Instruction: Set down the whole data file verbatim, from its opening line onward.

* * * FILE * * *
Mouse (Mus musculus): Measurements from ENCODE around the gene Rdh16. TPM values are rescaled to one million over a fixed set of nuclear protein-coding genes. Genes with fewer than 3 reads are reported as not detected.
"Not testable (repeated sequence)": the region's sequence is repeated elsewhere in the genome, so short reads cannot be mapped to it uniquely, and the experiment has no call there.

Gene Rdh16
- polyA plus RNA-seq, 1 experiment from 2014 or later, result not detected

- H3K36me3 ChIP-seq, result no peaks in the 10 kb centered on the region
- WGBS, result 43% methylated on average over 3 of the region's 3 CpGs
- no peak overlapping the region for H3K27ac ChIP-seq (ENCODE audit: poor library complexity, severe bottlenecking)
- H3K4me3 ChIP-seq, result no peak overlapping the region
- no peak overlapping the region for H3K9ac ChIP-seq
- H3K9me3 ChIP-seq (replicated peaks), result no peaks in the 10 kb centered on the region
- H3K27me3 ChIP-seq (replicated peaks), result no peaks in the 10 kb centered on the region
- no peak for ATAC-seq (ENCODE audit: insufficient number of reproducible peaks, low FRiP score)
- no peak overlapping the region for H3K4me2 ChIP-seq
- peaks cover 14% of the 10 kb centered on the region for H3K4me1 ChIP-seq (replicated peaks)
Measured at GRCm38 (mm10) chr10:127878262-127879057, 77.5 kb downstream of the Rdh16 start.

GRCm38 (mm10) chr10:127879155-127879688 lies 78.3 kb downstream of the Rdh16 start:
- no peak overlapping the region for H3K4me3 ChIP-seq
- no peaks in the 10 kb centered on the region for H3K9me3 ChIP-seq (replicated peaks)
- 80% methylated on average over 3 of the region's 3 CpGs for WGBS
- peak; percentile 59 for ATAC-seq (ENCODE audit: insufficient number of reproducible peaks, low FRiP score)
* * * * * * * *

Mouse (Mus musculus): Measurements from ENCODE around the gene Rdh16. TPM values are rescaled to one million over a fixed set of nuclear protein-coding genes. Genes with fewer than 3 reads are reported as not detected.
"Not testable (repeated sequence)": the region's sequence is repeated elsewhere in the genome, so short reads cannot be mapped to it uniquely, and the experiment has no call there.

Gene Rdh16
- polyA plus RNA-seq, 1 experiment from 2014 or later, result not detected

- H3K36me3 ChIP-seq, result no peaks in the 10 kb centered on the region
- WGBS, result 43% methylated on average over 3 of the region's 3 CpGs
- no peak overlapping the region for H3K27ac ChIP-seq (ENCODE audit: poor library complexity, severe bottlenecking)
- H3K4me3 ChIP-seq, result no peak overlapping the region
- no peak overlapping the region for H3K9ac ChIP-seq
- H3K9me3 ChIP-seq (replicated peaks), result no peaks in the 10 kb centered on the region
- H3K27me3 ChIP-seq (replicated peaks), result no peaks in the 10 kb centered on the region
- no peak for ATAC-seq (ENCODE audit: insufficient number of reproducible peaks, low FRiP score)
- no peak overlapping the region for H3K4me2 ChIP-seq
- peaks cover 14% of the 10 kb centered on the region for H3K4me1 ChIP-seq (replicated peaks)
Measured at GRCm38 (mm10) chr10:127878262-127879057, 77.5 kb downstream of the Rdh16 start.

GRCm38 (mm10) chr10:127879155-127879688 lies 78.3 kb downstream of the Rdh16 start:
- no peak overlapping the region for H3K4me3 ChIP-seq
- no peaks in the 10 kb centered on the region for H3K9me3 ChIP-seq (replicated peaks)
- 80% methylated on average over 3 of the region's 3 CpGs for WGBS
- peak; percentile 59 for ATAC-seq (ENCODE audit: insufficient number of reproducible peaks, low FRiP score)